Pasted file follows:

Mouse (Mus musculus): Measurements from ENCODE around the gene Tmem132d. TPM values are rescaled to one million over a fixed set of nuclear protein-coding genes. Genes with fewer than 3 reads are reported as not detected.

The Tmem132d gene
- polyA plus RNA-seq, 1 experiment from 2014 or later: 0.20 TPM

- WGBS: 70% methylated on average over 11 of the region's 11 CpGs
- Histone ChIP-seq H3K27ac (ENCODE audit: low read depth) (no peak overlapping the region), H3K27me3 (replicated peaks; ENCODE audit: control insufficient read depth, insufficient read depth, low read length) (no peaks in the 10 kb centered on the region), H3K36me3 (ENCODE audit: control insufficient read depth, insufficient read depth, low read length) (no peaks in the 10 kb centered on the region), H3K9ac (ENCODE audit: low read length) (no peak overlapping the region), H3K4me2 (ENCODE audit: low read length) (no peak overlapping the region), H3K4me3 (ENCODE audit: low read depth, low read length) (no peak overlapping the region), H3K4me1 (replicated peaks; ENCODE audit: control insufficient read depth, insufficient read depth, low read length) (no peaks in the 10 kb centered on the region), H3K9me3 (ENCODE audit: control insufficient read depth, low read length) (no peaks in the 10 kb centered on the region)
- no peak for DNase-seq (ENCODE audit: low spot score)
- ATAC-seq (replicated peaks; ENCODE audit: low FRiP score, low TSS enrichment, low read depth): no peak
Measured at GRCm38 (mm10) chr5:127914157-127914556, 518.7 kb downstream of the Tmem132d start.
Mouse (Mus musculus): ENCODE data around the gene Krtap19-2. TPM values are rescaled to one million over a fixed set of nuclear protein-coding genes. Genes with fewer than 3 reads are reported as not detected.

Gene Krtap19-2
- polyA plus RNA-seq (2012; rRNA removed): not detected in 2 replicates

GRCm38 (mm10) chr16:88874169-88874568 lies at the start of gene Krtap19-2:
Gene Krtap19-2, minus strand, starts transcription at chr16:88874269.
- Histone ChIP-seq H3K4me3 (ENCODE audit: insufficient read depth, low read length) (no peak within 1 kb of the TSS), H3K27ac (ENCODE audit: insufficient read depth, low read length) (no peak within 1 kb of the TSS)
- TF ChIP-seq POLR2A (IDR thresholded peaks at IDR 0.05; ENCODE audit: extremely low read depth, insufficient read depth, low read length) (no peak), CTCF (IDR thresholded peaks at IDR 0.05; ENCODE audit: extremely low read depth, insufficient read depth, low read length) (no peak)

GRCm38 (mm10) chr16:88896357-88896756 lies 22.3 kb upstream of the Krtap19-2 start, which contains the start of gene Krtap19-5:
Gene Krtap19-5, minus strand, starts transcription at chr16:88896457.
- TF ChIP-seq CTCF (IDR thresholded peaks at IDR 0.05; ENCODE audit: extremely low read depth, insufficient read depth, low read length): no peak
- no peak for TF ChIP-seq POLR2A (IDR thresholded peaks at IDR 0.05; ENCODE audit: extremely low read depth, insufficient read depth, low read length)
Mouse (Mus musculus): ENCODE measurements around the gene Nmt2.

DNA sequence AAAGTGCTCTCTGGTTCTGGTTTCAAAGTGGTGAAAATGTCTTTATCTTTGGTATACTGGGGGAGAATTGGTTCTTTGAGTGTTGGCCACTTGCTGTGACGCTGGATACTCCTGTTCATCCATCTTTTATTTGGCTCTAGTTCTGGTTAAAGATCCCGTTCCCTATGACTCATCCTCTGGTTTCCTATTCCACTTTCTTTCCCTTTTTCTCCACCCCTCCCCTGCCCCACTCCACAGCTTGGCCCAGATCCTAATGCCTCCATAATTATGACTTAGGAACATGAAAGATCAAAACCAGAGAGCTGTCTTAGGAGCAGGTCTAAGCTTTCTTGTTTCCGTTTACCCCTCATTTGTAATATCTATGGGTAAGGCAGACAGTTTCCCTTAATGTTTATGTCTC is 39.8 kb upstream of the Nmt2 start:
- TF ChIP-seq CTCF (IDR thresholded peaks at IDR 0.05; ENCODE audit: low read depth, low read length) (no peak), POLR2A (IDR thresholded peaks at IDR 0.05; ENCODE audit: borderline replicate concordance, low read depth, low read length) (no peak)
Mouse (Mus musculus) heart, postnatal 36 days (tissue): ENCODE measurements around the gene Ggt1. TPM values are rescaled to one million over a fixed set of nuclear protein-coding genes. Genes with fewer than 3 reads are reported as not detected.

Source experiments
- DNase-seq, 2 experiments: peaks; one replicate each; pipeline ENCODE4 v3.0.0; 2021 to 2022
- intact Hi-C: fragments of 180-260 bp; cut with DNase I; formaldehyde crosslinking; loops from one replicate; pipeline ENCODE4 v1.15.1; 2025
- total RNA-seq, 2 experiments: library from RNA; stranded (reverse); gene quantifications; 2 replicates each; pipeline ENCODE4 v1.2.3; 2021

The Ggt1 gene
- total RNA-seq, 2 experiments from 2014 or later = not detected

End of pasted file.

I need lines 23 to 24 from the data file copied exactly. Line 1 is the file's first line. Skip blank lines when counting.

Mouse (Mus musculus) heart, postnatal 36 days (tissue): ENCODE measurements around the gene Ggt1. TPM values are rescaled to one million over a fixed set of nuclear protein-coding genes. Genes with fewer than 3 reads are reported as not detected.

Source experiments